How Ultrasonic proximity sensor works
An ultrasonic proximity sensor uses a piezoelectric transducer to send and detect sound waves. Transducer generate high frequency sound waves and evaluate the echo by the detector which is received back after reflecting off the target. Sensors calculate the time interval between sending the signal and receiving the echo to determine the distance to the target. When the target enters the operating range the output switches. The ultrasonic proximity switches are equipped with temperature sensors and a compensation circuit, in order to be able to compensate for changes in operating distance caused by temperature fluctuations. The ultrasonic sensor can work in diffuse, reflex or thru-beam mode.
Thru-Beam: In this case the emitter and detector are 2 separate units. The emitter emits the light which is detected by the detector. A target is detected when it passes in-between the emitter and detector.
Diffuse Reflective: In this case the emitter and detector are put in the single package in such a way that their field of view cross. Here the emitter continuously emits the light. When the target comes within the operating range of the sensor the light from the emitter is reflected off the target and detected by the detector. Retro-Reflective: the main components of this sensor are the emitter, detector and the Retro-reflector. The emitter and the detector are in the same package. The Retro-reflector is placed little far from the sensor. The light from the emitter is reflected off the Retro-reflector and detected by the detector. When the target passes between the sensor and the Retro-reflector the beam is not reflected back to the detector. Here the problem can be that the beam could reflect from the target itself. For this the polarising filter is used in the sensor. Hence only the light reflected by the retro-reflector is detected by detector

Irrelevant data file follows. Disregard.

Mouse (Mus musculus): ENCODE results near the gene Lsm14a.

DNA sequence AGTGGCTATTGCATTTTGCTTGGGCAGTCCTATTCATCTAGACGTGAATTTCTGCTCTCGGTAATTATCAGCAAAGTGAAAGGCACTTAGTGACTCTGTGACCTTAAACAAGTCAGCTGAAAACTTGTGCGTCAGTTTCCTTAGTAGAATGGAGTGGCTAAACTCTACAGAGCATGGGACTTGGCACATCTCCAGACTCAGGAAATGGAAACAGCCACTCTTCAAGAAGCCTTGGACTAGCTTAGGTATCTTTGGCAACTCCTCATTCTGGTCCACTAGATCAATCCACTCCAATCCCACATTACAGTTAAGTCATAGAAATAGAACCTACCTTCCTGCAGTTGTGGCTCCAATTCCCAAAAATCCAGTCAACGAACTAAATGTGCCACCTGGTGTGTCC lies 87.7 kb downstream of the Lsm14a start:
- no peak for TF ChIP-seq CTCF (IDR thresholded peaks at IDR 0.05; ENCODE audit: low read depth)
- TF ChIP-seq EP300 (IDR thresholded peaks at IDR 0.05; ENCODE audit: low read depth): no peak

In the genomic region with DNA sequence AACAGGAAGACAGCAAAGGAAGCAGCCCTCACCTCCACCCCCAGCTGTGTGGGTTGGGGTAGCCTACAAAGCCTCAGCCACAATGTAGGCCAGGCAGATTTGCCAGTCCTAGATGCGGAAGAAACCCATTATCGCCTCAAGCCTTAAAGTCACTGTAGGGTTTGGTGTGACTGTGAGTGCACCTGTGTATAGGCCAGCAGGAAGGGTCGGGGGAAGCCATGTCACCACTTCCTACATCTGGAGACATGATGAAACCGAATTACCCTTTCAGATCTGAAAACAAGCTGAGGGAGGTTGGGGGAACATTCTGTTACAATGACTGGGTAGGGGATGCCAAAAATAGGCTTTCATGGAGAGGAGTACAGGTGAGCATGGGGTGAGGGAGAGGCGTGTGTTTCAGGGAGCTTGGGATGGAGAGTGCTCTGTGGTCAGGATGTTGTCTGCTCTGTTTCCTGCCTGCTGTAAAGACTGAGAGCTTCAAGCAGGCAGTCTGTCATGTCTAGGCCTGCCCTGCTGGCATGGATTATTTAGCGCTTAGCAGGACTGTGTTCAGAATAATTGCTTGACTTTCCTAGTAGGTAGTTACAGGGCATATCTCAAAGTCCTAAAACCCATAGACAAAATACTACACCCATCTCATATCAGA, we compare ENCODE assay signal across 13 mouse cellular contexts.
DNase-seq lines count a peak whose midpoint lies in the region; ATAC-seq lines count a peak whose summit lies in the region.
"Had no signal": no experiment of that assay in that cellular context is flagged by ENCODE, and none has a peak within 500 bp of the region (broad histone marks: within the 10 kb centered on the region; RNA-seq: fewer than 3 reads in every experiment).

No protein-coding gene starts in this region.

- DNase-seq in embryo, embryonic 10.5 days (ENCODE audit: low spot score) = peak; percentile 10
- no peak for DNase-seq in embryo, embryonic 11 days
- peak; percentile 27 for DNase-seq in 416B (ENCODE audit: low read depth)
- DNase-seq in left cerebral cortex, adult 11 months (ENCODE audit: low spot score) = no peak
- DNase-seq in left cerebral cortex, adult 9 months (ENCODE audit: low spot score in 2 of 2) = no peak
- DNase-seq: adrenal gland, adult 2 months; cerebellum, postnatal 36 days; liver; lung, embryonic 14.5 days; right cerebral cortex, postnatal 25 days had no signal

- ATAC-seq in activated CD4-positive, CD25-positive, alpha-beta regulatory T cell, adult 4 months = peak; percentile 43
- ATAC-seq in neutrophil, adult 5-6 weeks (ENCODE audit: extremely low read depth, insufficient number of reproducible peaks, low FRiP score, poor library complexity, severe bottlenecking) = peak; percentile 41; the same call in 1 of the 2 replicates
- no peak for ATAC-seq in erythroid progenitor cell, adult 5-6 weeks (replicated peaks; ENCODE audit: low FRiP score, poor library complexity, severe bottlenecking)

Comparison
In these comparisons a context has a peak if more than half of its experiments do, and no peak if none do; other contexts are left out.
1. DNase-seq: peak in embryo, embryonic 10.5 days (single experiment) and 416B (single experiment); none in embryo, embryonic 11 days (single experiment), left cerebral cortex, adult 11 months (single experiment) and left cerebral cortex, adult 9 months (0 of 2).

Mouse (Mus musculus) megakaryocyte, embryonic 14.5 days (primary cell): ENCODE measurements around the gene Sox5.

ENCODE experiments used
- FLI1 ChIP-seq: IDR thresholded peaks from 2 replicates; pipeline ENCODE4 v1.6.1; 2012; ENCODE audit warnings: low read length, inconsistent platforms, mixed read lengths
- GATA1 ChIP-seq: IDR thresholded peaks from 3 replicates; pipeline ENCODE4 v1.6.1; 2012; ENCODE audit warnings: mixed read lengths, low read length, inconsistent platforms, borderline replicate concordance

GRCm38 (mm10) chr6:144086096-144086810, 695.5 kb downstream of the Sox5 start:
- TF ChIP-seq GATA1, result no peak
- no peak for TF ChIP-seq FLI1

The advantages of an Ultrasonic proximity sensor are
* No physical contact...
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